Over 58,000 patients suffer from renal cell carcinoma annually in the U.S. Treatment for this cancer often requires surgical removal of the cancerous tissue in a partial nephrectomy procedure. In open renal surgery, the kidney is placed on ice to increase allowable ischemia time; however, there is no widely accepted method for reducing kidney temperature during minimally invasive surgery. A device has been designed, prototyped, and evaluated to perform effective renal cooling during minimally invasive kidney surgery to reduce damage due to extended ischemia. The device is a fluid-containing bag with foldable cooling surfaces that wrap around the organ. It is deployed through a 15 mm trocar, wrapped around the kidney, and secured using bulldog clamps. The device then fills with an ice slurry and remains on the kidney for up to 20 min. The ice slurry is then removed from the device and the device is retracted from the body. Modeling results and tests of the prototype in a simulated lab environment show that the device successfully cools porcine kidneys from to in 6–20 min.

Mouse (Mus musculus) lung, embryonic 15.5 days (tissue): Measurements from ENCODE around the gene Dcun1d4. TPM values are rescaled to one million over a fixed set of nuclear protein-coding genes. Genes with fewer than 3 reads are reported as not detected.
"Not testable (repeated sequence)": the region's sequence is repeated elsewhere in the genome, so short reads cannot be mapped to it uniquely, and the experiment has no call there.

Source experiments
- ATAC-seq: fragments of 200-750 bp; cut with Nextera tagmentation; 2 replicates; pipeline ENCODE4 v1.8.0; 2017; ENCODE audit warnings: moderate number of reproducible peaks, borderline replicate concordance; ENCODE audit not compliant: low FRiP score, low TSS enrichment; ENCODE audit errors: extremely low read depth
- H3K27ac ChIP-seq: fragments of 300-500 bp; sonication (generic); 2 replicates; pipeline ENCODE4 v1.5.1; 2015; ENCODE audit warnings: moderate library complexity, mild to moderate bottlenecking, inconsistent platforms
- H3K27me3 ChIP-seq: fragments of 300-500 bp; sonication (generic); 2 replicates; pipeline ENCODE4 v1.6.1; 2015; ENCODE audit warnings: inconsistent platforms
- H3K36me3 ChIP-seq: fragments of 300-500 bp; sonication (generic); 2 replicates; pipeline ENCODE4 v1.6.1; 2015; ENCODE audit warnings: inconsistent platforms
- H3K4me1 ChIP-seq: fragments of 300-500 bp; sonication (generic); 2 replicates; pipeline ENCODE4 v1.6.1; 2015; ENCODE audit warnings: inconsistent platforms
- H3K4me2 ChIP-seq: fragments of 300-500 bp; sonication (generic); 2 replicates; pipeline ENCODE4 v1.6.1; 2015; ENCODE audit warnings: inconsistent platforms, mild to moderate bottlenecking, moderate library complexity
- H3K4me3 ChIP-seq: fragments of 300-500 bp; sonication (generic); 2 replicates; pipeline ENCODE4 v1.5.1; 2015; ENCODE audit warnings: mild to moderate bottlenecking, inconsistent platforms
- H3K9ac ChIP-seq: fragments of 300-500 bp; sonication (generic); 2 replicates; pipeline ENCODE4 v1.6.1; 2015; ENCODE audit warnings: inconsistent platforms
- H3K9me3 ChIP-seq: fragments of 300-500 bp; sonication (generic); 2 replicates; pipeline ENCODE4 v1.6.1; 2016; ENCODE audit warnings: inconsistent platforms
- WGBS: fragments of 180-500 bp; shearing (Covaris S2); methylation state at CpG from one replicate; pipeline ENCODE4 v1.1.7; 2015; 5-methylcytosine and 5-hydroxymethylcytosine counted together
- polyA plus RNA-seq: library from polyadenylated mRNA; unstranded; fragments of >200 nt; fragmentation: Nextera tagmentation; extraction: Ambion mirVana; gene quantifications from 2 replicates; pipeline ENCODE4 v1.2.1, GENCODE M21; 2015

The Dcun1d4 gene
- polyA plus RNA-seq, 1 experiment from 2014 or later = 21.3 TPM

Renal Cooling Device for Use in Minimally Invasive Surgery
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Summers, E., Cervantes, T., Batzer, R., Simpson, C., Lewis, R., and Stark, J. (May 7, 2012). "Renal Cooling Device for Use in Minimally Invasive Surgery." ASME. J. Med. Devices. June 2012; 6(2): 021007. https://doi.org/10.1115/1.4006540
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